My friend (which is not a native English speaker) asked me to send him on Whats-app the pictures of the books that I bought, and his comment to it was: "Good buy!". I had an immediate connotation with "Good bye!". Therefore, I'm not sure if it's idiomatic to say so or not (while the word buy also functions as a noun). I would think for example about "Good purchase!". So which of them is idiomatic? and his choice can be understood orally in English speaking countries?

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    The first "good buy" is idiomatic, and we don't associate that with "goodbye" aurally – the emphasis is different, and is unlikely to be confused due to the context. Saying "good purchase" is correct, but seems unusual. In a text message there is obviously no confusion, due to spelling. Oct 25 '19 at 11:27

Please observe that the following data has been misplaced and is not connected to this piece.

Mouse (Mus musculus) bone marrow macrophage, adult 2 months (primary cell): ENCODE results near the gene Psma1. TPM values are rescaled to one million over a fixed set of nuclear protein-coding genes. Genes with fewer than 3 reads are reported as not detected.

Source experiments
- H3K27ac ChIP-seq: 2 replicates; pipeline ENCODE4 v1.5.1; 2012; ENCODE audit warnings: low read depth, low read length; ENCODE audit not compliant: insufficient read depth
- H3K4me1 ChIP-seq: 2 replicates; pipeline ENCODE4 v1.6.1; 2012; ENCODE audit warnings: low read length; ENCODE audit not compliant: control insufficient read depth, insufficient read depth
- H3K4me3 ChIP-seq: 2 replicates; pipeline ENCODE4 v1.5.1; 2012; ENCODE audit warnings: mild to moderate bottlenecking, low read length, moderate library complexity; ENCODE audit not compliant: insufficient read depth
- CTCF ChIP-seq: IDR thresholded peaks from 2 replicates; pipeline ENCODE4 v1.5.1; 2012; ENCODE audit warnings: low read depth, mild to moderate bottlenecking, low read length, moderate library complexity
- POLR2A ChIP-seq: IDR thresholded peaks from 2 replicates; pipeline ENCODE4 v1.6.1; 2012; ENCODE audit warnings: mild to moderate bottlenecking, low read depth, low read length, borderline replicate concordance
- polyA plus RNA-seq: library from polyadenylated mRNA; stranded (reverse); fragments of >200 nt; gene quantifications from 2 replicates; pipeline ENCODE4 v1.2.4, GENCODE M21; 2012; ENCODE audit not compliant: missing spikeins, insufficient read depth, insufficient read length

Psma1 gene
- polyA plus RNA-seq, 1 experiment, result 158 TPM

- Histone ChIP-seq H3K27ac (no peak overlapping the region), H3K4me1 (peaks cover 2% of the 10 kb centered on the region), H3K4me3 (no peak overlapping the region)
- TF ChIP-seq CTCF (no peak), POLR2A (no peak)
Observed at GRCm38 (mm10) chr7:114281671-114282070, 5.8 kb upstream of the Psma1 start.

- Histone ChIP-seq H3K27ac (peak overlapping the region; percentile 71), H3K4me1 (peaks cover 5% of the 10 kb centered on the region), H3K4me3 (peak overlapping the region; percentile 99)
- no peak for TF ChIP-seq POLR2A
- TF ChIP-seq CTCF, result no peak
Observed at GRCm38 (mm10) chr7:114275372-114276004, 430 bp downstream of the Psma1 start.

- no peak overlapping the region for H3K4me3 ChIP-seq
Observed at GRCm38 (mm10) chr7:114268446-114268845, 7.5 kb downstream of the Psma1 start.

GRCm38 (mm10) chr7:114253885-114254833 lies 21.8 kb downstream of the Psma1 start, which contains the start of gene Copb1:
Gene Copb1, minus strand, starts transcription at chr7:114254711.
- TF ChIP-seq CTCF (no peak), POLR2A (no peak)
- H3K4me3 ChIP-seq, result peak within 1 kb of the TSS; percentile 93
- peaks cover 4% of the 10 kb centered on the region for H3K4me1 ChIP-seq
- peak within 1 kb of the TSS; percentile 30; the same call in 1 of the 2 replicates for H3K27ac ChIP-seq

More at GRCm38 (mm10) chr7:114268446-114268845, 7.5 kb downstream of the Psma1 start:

While there could be a "fork handles/four candles" type joke made around the similarity between good buy and goodbye, there is no immediate association. These are just a pair of (close) homophones: two expressions that happen to sound the same. There is a small difference in stress. In "good buy", each word has equal stress. In "goodbye" the stress falls on "bye" and so it is pronounced more like "g'dbye"

In context we pick one meaning and mentally ignore the other one. Think how in your native language there are words or expressions that are homophones, and (unless someone is making a deliberate joke) you don't usually get confused.

In writing the spelling is different, so there is no chance of confusion at all. There is no reason to associate "good buy" with "goodbye".

There is nothing odd about exclaiming "Good buy!" or saying "That was a good buy". You could say "good purchase" instead, it would be equally correct.

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